I have a Skype client who regularly asks for advice on pleasurements for weekends away with her latest lovers. She is a living out French erotica, and she has undergone breast cancer treatment. She had never previously considered investing in pleasure with either time or money.
One gentleman I interviewed recently is a multi-orgasmic tantric master, after prostate cancer treatment. The surgery took his erections, which led him to explore options outside of penetrative intercourse.
It is well known that health scares can serve as positive triggers to reassess our lives. Just don't forget that sex is a legitimate part of that equation.
More often I hear stories around how cancer treatment leads to sexual dismay. It seems intuitive to focus on the negative outcomes due to the physiological challenges. Chemotherapy can lower libido, reduce nerve-ending sensitivities and wipe out signs of physical arousal. Prostatectomy (removal of the prostate) is likely to cause erectile difficulties and incontinence.
However, I get the privilege of hearing first-hand stories from those who would say their sex life improved after a battle with adversity. Canadian researcher Richard Wassersug recently published a qualitative study
When Something Improves Under Stress..
Nassim Taleb is an economist/academic with a sideways approach to adversity. His book 'Antifragile' delves into observations of things that improve under pressure/ gain from disorder.
Antifragile is a word he coined to describe this fascinating life design we rarely attend to. We all know a crystal vase is fragile, if you drop it, it will break. A falling wooden spoon on the other hand is robust, it will maintain it's shape. But lifting weights at the gym builds strength over time despite the intense pressure on the muscles. So we can't say our arm muscles are fragile or robust, they are the opposite of fragile: anti-fragile.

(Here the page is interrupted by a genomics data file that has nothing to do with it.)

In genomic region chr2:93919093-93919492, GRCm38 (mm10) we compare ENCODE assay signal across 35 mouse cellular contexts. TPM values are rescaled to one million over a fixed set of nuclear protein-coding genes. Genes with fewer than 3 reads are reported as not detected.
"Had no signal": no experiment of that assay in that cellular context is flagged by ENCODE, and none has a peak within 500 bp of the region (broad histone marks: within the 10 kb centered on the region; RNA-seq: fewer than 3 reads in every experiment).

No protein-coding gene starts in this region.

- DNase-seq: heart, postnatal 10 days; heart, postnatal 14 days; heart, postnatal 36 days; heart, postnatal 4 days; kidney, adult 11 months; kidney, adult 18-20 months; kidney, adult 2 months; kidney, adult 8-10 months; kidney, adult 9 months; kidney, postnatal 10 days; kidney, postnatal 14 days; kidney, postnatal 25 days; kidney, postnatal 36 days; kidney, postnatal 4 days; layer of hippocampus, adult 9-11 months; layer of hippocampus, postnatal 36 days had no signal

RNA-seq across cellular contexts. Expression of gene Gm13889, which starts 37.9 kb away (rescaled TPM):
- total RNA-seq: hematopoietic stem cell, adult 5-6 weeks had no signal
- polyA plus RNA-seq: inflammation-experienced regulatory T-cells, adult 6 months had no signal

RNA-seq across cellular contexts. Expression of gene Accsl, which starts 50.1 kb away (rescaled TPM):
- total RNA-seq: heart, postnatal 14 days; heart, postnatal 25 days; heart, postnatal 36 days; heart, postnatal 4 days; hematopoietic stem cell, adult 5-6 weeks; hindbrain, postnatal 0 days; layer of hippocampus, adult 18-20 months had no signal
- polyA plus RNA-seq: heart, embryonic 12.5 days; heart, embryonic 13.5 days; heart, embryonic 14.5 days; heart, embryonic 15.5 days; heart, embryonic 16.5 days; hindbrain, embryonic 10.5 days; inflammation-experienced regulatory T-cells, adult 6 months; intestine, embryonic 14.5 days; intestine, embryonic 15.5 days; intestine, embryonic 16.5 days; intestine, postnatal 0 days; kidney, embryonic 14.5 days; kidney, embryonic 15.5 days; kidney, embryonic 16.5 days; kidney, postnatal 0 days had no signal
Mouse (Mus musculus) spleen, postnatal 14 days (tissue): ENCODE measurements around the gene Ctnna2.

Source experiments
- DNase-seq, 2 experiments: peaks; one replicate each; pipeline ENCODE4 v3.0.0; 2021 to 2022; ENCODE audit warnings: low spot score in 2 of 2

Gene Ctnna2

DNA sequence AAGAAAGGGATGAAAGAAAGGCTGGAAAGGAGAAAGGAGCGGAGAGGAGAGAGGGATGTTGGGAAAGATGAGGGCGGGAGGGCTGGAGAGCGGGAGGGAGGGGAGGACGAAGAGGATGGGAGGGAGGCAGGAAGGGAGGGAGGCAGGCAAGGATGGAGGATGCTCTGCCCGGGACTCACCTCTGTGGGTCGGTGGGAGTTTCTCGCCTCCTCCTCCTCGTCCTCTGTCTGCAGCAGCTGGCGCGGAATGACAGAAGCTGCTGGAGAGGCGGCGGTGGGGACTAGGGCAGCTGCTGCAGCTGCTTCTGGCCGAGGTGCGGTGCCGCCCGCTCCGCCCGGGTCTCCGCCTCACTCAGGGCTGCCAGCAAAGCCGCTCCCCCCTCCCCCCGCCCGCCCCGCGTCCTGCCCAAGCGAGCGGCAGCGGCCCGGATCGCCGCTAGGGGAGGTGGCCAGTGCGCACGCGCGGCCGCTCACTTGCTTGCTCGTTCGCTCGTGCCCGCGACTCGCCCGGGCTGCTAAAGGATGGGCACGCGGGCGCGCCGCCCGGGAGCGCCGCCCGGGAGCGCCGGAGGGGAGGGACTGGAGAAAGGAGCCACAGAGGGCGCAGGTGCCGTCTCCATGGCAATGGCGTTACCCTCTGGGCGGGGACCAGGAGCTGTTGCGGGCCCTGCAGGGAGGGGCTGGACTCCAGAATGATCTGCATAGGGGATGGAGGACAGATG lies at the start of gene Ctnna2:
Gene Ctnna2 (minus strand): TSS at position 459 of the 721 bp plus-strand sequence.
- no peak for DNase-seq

After reading this book I'm now quite obsessed with finding ways in which stress and pressure on the body and mind cause this 'flourishing' effect. Most of us will at some time in our lives experience an intense and sudden amount of stress. Think back on the times you or someone close to you underwent a sudden change in health, relationship, career or finance. Imagine if rather than aiming to be robust and weather the blows we instead designed our lives to grow from these stresses?
Three ideas to start making your life (especially the sex bits) anti-fragile.
Options : One key aspect to designing anti-fragility is options. Taleb gives a career-related example. Someone skilled only in law and employed as a lawyer is in trouble if they lose work, their options are limited. As opposed to someone who works in law, but as a digital freelancer. They can find new opportunities in times of trouble by applying their skills and mindset to a new industry.
And of course, I have a crude sex analogy.
People who have one routined sexual behaviour, to those who explore different sexual practices. It might be helpful to redefine 'Sex' at this point. Sex often brings to mind a very specific sweaty grinding bodies image. But what if sex is just about discovering ways yourself and your partner derive mutual pleasure? Then it's actually an activity composed of infinite options. Looking into pleasure-practices such as Tantra, kink, toys, positions and massage can help to expand your repertoire.
Mindset : An anti-fragile mindset is in itself a step forward. Deciding that when you fall over a hurdle you will use this as an opportunity to explore something better. Rather than trying to return things to the way they were, go another way. It's why I refer to sex after physiological change as "sexual re-navigation". The same mindset you would apply to finding your way to your favourite park around impending construction works. Our behaviour flows from our values and thoughts, success therefore depends upon this foundation.
What do you 100% control?: Knowing what you have and have not got control over is crucial. You cannot control how another person will react and what they will do. But you do have control over what you do and how you react. An example to do with sexuality (because why else am I here?!) : you have control over deciding to figure out what turns you on and then bringing that into your relationship. Too often I hear this the other way round with phrases like "he should know what turns me on" or "she didn't know what she was doing". No one can know you like you know yourself, if you haven't told your partner what turns you on, how are they supposed to know? And if you don't know, take some time out alone to figure it out (also known as the best homework assignment ever).
TED talk by Michael Russer discussing how sexual dysfunction after prostate cancer forced him to re-consider and re-navigate intimacy.